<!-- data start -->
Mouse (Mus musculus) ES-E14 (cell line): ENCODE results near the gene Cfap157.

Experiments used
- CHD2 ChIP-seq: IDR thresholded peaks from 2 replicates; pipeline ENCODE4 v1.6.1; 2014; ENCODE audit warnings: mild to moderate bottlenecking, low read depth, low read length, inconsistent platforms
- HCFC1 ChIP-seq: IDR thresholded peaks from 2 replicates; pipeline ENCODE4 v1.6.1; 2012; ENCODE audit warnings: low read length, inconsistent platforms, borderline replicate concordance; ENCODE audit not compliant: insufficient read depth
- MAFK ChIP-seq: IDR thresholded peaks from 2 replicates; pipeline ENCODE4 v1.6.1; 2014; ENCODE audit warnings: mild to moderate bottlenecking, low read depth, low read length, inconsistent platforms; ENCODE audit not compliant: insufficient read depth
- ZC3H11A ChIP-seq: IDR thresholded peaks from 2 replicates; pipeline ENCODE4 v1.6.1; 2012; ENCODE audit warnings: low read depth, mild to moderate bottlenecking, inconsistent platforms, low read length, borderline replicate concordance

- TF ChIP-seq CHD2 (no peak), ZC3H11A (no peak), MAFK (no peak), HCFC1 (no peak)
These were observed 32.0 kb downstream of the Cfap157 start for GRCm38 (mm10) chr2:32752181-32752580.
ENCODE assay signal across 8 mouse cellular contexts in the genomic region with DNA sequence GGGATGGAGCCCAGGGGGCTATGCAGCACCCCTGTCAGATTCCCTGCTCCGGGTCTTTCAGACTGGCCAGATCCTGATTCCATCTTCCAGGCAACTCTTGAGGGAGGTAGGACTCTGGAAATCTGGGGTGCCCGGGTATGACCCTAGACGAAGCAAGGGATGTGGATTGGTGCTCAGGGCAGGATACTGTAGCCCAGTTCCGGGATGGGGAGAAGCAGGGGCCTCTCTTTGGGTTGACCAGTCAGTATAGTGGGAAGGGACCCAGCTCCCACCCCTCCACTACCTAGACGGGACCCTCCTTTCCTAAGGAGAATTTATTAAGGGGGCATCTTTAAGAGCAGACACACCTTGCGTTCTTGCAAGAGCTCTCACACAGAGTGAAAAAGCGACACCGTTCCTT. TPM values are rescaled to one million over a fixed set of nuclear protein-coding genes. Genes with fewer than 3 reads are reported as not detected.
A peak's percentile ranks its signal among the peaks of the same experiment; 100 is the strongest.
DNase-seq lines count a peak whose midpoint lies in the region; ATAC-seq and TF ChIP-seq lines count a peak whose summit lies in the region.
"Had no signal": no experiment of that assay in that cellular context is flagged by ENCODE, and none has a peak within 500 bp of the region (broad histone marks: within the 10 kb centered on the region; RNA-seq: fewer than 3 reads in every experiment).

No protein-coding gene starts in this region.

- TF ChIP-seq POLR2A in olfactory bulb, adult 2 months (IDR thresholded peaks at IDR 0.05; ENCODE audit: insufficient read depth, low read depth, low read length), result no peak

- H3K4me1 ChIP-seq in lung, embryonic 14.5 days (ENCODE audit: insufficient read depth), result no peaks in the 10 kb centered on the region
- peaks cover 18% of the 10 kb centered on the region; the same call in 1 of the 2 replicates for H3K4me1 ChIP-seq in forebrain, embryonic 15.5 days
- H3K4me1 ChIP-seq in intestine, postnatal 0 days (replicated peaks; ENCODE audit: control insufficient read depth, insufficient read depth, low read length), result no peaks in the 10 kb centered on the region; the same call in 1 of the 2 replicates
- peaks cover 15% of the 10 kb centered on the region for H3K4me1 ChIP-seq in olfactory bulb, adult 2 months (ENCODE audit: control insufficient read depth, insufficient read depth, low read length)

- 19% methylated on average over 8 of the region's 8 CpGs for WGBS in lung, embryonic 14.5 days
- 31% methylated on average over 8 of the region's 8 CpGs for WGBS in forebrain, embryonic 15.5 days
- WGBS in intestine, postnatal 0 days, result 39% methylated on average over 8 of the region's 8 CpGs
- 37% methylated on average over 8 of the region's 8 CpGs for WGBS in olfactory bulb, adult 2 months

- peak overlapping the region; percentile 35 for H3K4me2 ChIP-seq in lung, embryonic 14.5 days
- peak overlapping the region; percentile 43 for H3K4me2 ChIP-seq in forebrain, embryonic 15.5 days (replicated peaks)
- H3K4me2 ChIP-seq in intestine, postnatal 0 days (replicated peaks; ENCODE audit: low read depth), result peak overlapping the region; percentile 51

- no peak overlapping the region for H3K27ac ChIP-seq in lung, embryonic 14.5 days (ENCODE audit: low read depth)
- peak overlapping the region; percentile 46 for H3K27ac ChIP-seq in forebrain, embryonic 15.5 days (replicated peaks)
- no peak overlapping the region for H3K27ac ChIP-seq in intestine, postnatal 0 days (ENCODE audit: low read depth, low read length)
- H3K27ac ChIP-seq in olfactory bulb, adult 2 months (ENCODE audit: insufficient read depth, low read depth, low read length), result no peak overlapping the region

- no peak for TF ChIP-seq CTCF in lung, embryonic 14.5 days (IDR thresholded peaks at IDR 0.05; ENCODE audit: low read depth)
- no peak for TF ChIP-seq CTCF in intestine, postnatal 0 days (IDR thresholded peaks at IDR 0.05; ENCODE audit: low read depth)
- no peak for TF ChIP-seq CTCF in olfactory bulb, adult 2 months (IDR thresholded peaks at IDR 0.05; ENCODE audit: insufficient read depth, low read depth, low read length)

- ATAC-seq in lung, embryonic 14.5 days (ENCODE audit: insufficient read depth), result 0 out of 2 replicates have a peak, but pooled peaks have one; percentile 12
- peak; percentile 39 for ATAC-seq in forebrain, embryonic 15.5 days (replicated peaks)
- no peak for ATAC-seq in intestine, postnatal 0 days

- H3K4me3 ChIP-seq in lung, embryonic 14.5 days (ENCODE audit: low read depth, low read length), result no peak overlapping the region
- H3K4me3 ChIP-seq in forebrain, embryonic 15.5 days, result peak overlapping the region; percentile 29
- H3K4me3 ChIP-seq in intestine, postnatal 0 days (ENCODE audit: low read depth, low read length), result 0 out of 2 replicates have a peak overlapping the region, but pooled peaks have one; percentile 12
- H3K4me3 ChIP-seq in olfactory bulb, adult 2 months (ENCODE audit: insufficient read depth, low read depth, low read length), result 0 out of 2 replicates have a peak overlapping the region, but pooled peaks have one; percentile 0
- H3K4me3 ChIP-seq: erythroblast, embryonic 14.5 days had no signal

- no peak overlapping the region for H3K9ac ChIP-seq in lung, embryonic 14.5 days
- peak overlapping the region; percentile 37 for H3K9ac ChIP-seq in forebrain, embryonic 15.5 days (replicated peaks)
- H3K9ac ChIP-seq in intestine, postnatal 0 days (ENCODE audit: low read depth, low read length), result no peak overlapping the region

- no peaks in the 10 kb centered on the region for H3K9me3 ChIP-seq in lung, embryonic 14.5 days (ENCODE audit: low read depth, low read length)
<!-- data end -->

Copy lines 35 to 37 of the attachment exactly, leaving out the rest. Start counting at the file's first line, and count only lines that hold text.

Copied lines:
- no peak for ATAC-seq in intestine, postnatal 0 days

- H3K4me3 ChIP-seq in lung, embryonic 14.5 days (ENCODE audit: low read depth, low read length), result no peak overlapping the region
- H3K4me3 ChIP-seq in forebrain, embryonic 15.5 days, result peak overlapping the region; percentile 29